On May 5, 1907, The New York Times published a column written that same morning by Mark Twain on the news of his death the day before. "You can assure my Virginia friends," said Twain, "that I will make an exhaustive investigation of this report that I have been lost at sea. If there is any foundation for the report, I will at once apprise the anxious public." The event led to the oft-misquoted phrase: "The report of my death was an exaggeration."
Everyone it seems, loves a good untimely death
So much so, the Wikipedia maintains a list of 219 famous erroneous death reports. Paul McCartney was reported dead on a radio show in 1966, with fans convinced he'd been replaced by an impostor. Pope John Paul II is on the list with the distinction of being the only known triple recipient of early death news reports. And the US House of Representatives cemented its reputation as the best comedy show in town when news of Bob Hope's death was reported on the floor and broadcast on C-SPAN…five years too early. And so it goes with taking news at face value.
I guess I'm no different in proffering bold headlines of untimely deaths, but I do think it's important not to take any data at face value. This week, the newswires are blazing with the news that PC shipments dropped 14% year-over-year. You'd think the zombie apocalypse was upon us (yes, there's a list of false apocalypses too). But when I look at the fine print, I draw a different conclusion. Note that tablets – including the ones with detachable keyboards – are *not* included in the PC shipments figure.
Don't sound the alarm with only half of the story
Well, duh! Isn't that Microsoft's intent – to shift PC sales to tablets? Could it be that Microsoft's strategy is beginning to work, and we're seeing Windows 8 & Windows RT tablets starting to take hold? We know that enterprise interest in proactively adopting Windows 8 is muted, but our Q3 2012 Workforce Employee Survey data is remarkably promising for Windows 8's prospects for BYOD in the enterprise, with a full 20% of information workers reporting that they want Windows 8 on their next tablet, vs. 26% for iOS. Not bad considering that Windows 8 wasn't quite shipping yet when we fielded the survey.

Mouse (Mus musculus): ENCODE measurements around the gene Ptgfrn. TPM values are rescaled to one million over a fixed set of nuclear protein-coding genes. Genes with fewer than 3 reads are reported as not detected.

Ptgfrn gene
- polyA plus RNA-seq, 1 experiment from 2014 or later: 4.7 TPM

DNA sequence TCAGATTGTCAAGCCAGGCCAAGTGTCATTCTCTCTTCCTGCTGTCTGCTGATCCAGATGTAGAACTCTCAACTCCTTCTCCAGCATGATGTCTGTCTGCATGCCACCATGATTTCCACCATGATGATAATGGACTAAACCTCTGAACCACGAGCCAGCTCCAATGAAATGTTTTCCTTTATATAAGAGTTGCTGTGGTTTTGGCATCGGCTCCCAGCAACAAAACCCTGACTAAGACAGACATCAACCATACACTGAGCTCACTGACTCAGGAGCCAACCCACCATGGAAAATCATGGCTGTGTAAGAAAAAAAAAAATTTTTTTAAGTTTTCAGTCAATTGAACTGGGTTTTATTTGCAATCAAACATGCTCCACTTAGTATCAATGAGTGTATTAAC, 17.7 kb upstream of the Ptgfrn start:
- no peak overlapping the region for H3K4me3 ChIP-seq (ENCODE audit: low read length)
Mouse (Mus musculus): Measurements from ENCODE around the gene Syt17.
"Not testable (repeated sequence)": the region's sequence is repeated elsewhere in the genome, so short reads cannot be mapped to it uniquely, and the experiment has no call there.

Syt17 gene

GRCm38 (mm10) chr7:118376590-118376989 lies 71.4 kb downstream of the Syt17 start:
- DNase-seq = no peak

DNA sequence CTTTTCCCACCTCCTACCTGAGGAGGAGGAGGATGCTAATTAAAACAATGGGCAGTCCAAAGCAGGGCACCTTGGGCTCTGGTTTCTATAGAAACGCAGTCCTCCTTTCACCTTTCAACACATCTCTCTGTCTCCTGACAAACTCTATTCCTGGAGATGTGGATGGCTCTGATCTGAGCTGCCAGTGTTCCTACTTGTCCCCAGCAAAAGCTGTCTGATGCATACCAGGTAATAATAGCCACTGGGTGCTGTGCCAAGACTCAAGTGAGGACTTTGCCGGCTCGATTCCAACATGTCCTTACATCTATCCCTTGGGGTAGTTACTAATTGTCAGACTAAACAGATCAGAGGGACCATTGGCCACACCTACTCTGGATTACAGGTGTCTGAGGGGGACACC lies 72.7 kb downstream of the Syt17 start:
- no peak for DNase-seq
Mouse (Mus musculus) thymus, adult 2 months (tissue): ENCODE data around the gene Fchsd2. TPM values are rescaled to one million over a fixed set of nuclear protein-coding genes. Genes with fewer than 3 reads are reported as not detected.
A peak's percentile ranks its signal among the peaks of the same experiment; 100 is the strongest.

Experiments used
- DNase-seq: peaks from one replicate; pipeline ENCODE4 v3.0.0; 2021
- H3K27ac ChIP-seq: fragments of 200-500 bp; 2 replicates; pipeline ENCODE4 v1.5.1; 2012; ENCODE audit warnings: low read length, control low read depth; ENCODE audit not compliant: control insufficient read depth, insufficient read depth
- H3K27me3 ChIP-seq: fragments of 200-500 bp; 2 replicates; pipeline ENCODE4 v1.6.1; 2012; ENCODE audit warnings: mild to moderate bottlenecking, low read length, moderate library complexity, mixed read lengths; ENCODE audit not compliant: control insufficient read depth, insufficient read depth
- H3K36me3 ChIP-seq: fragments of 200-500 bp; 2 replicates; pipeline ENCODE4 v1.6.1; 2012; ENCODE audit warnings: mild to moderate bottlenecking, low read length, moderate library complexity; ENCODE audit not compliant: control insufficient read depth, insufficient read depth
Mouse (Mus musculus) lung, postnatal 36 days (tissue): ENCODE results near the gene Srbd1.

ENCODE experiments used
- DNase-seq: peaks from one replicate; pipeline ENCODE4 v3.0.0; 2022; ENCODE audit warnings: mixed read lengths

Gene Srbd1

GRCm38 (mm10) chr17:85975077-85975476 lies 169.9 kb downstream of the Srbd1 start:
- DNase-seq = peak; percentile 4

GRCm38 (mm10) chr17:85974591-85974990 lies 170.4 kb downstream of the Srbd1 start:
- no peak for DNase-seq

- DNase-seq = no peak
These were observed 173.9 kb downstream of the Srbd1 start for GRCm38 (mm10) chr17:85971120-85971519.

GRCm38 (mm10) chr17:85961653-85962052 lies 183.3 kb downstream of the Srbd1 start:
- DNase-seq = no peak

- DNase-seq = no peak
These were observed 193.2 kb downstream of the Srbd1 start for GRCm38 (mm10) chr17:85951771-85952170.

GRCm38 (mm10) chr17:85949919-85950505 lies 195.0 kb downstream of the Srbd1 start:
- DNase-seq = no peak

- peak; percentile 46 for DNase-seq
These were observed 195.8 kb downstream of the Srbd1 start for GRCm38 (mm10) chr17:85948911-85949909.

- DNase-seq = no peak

Without tablet sales data, any conclusions about Windows PC sales are meaningless
We'll know more in a couple of weeks if interest is increasing several months after Windows 8's release or not when our Q2 Employee Survey data comes back, but for anyone to compare Q1 2013 sales estimates with Q1 2012 and make the assertion that PC sales are declining much more than expected year-over-year, seems either disingenuous or just incomplete analysis of the data. We know that the primary investment strategy for Microsoft with Windows 8 is tablets, and so unless the news is accompanied by Windows 8 tablet sales data, any conclusions are meaningless.
A more accurate assessment: tablets are killing laptop and desktop sales
What else do we know? A lot, actually. My colleague Ted Schadler makes a well-informed case that there is no Post-PC era, and J.P. Gownder explains how the 21% of information workers who use tablets for work are actually using them. But there's more at work here too. Apple reported last quarter that they see a lot of cannibalization of Mac sales with iPads, so what's changing is a shift in spending away from traditional form factors to tablets. And like Ted, I argue that this is temporary.
Major changes like this take time to root
This will take some time to manifest, but turning over an installed-base this big doesn't happen overnight. Indeed, the report of Windows' death was an exaggeration. No doubt Mark Twain would be laughing if he could see us now.